- The Washington Times - Thursday, July 19, 2012

United Nations — Russia and China blocked a U.S.-backed effort at the United Nations on Thursday to stop the escalation of Syria’s civil war as Syrian rebels took control of several of their nation’s border crossings with Iraq and Turkey.

U.S. diplomats privately predicted that the Security Council gambit by Russia and China ended any immediate role for the United Nations and could breathe new life into the embattled Syrian government, 16 months after protests erupted to demand an end to President Bashar Assad’s rule.

Mr. Assad, whose whereabouts is unknown, made a brief appearance on state TV on Thursday to swear in a new defense minister one day after three members of the president’s inner circle, including the defense minister, were killed at a high-level security meeting.

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In Damascus, government troops launched a wide-ranging assault to snuff out rebels in the capital. But the military’s failure to swiftly vanquish lightly armed rebel forces and to avert the deadly bombing made Mr. Assad’s hold on power look increasingly tenuous.

Rebel sources say they are preparing for extended clashes in the capital that could last for months.

“There have been training camps along Syria’s borders with Turkey and Lebanon, which have been preparing for this attack for three months,” said a weapons smuggler operating in Syria, Turkey and Lebanon who identified himself only as Hussam. “We have been [transporting troops] into Damascus and surrounding areas for months.”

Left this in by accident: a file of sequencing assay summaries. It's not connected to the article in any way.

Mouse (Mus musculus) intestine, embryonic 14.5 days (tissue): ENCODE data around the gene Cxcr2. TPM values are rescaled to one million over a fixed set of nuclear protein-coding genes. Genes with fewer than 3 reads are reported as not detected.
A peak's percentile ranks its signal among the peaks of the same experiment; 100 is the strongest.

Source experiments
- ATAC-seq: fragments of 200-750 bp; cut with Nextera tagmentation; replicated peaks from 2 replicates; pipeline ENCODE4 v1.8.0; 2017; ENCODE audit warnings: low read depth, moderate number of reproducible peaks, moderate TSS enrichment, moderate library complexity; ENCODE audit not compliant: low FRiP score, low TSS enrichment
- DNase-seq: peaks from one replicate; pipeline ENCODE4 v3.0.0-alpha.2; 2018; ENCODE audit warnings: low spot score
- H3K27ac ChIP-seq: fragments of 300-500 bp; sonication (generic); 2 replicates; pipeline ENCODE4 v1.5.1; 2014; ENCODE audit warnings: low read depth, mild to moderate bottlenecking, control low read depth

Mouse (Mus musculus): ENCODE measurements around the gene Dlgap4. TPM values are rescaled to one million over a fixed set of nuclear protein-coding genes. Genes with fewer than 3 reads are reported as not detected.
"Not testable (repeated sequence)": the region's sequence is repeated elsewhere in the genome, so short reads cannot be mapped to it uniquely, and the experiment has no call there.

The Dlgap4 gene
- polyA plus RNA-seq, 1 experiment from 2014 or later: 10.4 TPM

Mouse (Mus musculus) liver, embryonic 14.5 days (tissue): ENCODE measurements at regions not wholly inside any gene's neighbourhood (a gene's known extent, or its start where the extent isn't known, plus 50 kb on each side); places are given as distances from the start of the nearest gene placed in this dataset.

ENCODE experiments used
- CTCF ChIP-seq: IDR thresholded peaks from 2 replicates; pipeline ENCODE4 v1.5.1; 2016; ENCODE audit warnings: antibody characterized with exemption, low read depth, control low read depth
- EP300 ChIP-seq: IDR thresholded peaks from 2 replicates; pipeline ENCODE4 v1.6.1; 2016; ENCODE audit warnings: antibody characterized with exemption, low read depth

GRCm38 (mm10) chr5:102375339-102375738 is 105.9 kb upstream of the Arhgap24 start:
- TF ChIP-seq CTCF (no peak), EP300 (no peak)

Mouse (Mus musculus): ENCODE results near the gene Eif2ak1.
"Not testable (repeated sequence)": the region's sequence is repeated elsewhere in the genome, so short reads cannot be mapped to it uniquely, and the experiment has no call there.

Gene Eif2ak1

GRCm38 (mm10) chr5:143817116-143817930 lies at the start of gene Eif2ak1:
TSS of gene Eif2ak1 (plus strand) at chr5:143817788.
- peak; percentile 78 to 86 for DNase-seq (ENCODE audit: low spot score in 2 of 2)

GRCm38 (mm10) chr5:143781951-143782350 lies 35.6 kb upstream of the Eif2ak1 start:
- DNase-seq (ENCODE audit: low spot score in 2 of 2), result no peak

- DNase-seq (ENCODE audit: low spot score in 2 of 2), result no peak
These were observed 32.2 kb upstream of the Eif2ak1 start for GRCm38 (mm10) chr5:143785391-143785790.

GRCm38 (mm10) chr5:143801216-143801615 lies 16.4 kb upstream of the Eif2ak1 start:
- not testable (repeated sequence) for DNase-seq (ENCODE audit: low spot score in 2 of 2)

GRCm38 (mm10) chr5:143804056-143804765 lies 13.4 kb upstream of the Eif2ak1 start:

“There are more to come,” he added.

At the U.N. Security Council, Russia and China vetoed a resolution that threatened sanctions against Mr. Assad if he does not end the use of heavy weapons. The resolution, sponsored by France and Britain, won 11 votes in the 15-member Security Council. Two other nations abstained.

Sen. John F. Kerry, Massachusetts Democrat and chairman of the Senate Foreign Relations Committee, blasted the move by Russia and China “as surreal as it is dangerous.”

“As Rome burns, they’re worried about saving Nero,” Mr. Kerry said.

But Russian Ambassador to the U.N. Vitaly Churkin said that “the vote never should have happened” because “it stood no chance of adoption.”

He added that the U.S., Britain and France are “trying to fan the flames inside the council.”

Chinese Ambassador Li Baodong also blasted the council’s three Western permanent members, saying they tried to “ram” through their resolution as a pretext for a full-fledged military intervention.